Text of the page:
Apparently, Mark Jones believes Lee Irons stands condemned:
I am flabbergasted at the cocksure way by which Irons makes these claims. He castigates Piper for several errors, but ends up making a few blunders himself. One in particular stands out.
He says: “Faith has never been viewed as a condition of justification in Reformed theology…” (emphasis mine).
This is simply false.
So it looks like God won’t be pleased with Lee’s works on judgment day.
But will God look favorably on Jones’ own high estimate of his historical theological chops?
Most of the Early Modern Reformed did not view Romans 2:7-11 as hypothetical, contrary to what some in the Reformed camp today have suggested. Rick Phillips has addressed this question in the past, but I remain concerned about some historical and exegetical issues made therin; his post also strikes me as far too defensive. Better, in my view, is the approach taken by Richard Gaffin in By Faith, Not By Sight.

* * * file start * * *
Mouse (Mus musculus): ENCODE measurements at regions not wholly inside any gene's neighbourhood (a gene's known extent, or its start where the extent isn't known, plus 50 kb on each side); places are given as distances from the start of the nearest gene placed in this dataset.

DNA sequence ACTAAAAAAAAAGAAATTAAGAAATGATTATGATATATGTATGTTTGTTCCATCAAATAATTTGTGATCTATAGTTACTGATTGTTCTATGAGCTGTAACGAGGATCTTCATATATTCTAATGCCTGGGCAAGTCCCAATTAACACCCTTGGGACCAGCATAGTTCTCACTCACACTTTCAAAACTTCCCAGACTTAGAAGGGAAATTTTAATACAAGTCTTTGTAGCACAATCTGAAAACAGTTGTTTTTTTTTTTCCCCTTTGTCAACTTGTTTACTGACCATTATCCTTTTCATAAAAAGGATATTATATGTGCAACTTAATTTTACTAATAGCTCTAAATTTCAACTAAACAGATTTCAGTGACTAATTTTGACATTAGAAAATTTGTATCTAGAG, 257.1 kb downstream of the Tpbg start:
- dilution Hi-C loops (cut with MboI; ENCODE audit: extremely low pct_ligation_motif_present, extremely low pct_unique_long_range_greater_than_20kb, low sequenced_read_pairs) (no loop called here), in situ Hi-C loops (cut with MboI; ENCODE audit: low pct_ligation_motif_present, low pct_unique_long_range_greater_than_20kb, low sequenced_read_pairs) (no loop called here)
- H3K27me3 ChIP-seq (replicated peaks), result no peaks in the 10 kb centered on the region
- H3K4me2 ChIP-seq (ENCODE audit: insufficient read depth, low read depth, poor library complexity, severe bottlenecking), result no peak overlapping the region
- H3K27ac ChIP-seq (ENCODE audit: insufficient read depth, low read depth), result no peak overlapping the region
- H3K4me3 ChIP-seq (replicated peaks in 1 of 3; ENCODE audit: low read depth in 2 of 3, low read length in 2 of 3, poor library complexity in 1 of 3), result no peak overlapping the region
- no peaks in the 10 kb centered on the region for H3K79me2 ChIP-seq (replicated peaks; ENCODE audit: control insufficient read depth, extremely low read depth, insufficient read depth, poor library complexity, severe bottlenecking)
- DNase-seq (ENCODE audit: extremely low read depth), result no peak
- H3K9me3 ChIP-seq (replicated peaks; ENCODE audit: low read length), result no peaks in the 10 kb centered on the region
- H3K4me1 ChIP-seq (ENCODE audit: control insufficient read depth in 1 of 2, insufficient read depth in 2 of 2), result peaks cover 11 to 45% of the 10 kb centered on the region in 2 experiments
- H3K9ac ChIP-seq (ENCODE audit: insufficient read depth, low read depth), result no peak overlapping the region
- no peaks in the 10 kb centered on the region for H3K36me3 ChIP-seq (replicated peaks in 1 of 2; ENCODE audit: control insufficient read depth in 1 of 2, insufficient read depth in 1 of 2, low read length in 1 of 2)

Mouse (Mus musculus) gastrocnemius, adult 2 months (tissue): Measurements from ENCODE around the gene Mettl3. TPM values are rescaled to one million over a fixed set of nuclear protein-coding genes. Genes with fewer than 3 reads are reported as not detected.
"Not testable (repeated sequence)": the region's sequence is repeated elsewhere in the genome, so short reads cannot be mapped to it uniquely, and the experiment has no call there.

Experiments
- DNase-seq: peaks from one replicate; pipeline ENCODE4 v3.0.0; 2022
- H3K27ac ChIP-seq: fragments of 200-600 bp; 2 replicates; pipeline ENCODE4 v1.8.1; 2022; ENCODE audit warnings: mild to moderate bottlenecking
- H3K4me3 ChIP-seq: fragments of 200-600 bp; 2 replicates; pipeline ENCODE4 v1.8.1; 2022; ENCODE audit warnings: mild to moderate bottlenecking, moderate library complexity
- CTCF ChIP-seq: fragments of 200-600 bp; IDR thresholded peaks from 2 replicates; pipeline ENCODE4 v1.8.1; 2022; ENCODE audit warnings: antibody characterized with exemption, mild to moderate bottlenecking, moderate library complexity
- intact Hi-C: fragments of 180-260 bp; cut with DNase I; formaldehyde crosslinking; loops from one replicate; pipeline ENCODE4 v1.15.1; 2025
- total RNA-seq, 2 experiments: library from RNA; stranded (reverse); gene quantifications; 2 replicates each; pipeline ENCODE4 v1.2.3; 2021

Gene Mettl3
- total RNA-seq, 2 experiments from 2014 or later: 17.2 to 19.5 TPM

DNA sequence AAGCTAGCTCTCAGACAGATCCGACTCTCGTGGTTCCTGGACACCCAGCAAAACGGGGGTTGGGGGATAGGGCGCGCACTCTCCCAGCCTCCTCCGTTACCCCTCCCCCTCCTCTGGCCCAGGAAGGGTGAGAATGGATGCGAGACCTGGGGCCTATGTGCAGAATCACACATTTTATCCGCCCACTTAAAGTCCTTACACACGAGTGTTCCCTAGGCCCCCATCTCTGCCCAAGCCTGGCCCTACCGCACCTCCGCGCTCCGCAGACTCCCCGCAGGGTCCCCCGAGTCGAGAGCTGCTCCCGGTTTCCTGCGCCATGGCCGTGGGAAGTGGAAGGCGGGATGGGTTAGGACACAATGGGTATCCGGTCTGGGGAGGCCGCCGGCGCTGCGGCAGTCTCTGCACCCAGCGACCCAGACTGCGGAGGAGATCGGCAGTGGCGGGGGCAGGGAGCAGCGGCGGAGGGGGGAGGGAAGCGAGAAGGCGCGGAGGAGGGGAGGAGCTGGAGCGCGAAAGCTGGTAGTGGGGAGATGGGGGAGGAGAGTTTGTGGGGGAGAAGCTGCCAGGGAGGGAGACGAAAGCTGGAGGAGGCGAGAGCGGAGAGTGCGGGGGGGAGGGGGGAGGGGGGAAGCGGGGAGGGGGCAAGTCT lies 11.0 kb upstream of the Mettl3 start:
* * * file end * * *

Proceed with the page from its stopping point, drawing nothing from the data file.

Should this cause people to despair regarding the future judgment? Only if one is a bona fide hypocrite. Christ will rightfully condemn the hypocrites in the church (Matt. 25:41-46). They are marked out as those who did not do good works. They are those who neglect the weightier matters of the law (Matt. 23:23).
I mean, if believers are going to be judged by their good works as Jones says is writ large in English Protestantism, doesn’t that conclusion apply to blog posts? Is it evidence of saving faith or a good work to mock other believers on grounds of the history of English theology?
Sure, this post may even be evidence of my own sinfulness. But I’m not the one promoting obedient faith.
(On the upside, Dr. Jones has abandoned the third-person bi-lines, sure evidence of holiness.)